March 29, 2010
To Scroll or Not to Scroll
This weekend Wired Blog at the Chronicle of Higher Education reported on a study from Arizona State University that compared student retention of what they read online vs. what they read in print. The report, titled "To Scroll or not to Scroll: Scrolling, Working Memory, and Comprehending Complex Texts," found that "a scrolling format reduced understanding of complex topics from web pages, especially for readers who were lower in working memory capacity." The authors, Christopher A. Sanchez and Jennifer Wiley, concluded that the way information is presented can interact with learners abilities to affect learning outcomes.
I venture to say that most of us know this to be true without a study to confirm it, but it is nice to know it has nothing to due with generational preferences. :)
It is something I think about nearly every day, especially during budget season when library directors and collection librarians are asked to look into an increasingly murky crystal ball in order to predict the seemingly whimsical rate increases from legal publishers and arrive at a figure that might be close to reality. Print collections are increasingly giving way to digital collections. Our patrons even demand it. But at what cost?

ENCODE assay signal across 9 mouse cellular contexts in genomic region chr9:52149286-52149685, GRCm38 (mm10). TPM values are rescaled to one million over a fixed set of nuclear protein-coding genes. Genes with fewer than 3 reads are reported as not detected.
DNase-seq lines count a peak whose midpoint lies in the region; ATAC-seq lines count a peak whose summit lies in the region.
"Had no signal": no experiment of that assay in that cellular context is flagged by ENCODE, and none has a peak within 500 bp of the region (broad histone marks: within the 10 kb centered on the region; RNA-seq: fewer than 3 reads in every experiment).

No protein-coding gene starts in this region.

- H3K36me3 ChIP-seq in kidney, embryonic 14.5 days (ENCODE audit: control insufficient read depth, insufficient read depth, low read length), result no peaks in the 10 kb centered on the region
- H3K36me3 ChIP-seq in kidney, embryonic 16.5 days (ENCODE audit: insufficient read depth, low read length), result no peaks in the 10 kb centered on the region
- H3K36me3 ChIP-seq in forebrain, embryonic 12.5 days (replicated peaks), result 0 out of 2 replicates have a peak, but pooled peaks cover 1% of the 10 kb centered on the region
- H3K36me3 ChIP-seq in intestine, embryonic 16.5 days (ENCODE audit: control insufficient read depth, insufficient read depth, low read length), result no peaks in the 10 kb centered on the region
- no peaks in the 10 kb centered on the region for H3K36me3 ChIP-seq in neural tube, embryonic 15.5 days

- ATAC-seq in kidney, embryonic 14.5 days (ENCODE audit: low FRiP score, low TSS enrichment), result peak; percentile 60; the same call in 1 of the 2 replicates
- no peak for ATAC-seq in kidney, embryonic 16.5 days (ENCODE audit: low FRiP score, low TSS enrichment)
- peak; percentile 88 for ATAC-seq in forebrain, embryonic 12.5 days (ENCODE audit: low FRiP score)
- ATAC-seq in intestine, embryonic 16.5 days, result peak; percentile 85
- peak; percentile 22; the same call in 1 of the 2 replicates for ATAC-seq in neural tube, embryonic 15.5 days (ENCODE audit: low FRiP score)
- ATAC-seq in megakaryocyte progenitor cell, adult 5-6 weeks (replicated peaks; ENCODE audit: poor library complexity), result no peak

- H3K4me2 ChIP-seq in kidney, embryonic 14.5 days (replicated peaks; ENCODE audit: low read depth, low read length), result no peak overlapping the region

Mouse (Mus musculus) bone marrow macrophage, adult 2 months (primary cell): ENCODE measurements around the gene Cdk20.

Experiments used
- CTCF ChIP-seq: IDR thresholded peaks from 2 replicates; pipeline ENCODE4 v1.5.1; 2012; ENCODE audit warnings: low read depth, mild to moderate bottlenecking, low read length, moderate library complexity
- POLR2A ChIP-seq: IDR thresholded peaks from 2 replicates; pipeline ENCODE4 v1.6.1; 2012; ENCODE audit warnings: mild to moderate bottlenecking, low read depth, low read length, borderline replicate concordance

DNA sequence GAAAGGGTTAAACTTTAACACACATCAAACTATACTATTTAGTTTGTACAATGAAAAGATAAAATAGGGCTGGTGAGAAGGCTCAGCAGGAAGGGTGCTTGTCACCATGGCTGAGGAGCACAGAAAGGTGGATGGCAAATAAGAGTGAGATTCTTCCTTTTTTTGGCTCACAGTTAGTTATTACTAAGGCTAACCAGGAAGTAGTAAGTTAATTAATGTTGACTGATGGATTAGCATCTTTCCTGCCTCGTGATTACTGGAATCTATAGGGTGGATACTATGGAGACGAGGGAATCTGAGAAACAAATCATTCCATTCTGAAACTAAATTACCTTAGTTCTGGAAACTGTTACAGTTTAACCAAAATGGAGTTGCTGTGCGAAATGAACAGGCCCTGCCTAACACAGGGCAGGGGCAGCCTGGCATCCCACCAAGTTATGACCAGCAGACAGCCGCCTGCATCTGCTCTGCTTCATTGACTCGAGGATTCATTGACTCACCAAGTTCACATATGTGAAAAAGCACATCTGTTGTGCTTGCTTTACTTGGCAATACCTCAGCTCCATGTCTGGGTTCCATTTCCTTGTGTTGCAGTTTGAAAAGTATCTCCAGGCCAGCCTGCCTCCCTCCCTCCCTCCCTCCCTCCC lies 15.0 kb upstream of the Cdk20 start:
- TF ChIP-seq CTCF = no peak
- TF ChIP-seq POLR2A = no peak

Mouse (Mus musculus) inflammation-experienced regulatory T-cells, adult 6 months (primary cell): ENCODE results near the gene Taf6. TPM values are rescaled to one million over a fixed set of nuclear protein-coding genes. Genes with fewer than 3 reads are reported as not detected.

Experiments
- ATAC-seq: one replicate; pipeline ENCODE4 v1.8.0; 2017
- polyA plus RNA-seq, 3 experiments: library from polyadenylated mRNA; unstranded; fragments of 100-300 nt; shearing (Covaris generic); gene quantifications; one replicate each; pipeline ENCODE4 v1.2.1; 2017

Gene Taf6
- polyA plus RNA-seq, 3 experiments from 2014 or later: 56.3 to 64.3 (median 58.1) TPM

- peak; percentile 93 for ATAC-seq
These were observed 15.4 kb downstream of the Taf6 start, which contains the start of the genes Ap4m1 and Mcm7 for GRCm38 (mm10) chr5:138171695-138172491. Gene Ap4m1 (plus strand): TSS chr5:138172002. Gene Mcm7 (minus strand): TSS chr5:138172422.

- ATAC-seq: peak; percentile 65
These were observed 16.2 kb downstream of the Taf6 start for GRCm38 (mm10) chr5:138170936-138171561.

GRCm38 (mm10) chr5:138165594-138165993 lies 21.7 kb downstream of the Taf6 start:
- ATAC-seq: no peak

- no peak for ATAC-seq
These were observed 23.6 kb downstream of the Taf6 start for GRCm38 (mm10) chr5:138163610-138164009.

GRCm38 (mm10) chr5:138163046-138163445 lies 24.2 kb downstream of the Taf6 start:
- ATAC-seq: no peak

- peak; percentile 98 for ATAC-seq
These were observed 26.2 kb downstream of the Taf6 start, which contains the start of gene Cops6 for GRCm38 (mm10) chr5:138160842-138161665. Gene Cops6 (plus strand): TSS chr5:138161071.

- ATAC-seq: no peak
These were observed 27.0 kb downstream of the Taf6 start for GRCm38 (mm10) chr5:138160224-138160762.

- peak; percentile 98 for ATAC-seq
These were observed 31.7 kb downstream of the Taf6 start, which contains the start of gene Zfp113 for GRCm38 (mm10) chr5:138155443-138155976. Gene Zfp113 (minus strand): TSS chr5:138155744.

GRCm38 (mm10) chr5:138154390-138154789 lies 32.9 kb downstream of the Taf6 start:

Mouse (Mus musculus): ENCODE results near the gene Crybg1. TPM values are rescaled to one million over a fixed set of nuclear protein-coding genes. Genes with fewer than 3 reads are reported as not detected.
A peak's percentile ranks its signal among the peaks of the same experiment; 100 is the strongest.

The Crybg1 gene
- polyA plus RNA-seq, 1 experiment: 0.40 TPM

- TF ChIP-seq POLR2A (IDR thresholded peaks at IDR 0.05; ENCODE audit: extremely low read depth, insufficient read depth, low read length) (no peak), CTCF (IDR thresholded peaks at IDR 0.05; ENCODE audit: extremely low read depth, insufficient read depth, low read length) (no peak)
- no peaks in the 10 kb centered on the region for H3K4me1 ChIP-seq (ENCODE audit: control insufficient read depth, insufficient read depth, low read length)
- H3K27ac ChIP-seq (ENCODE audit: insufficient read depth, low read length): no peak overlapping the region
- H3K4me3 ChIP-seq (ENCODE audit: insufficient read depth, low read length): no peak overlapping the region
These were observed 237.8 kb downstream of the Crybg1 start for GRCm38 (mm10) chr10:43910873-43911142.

In addition to the ease of access with a digital collection, there are also cost savings involved for libraries which makes the switch even more attractive. When faced with the task of reducing budgets, it is much easier to cut a print subscription that is available in a digital format, than one that is not accessible at all. That is just common sense. But again, at what cost?
Of course, users can download the online material and print it out at their printers. In this case, we pass on the cost of acquisition to that of the paper budget line, or just pass the cost on to the user. And it isn't very green either. If the Arizona report is an indication of how a digital collection can change the effectiveness of an education, what is our responsibility toward our institutions and students? Do we even have a choice? (VS)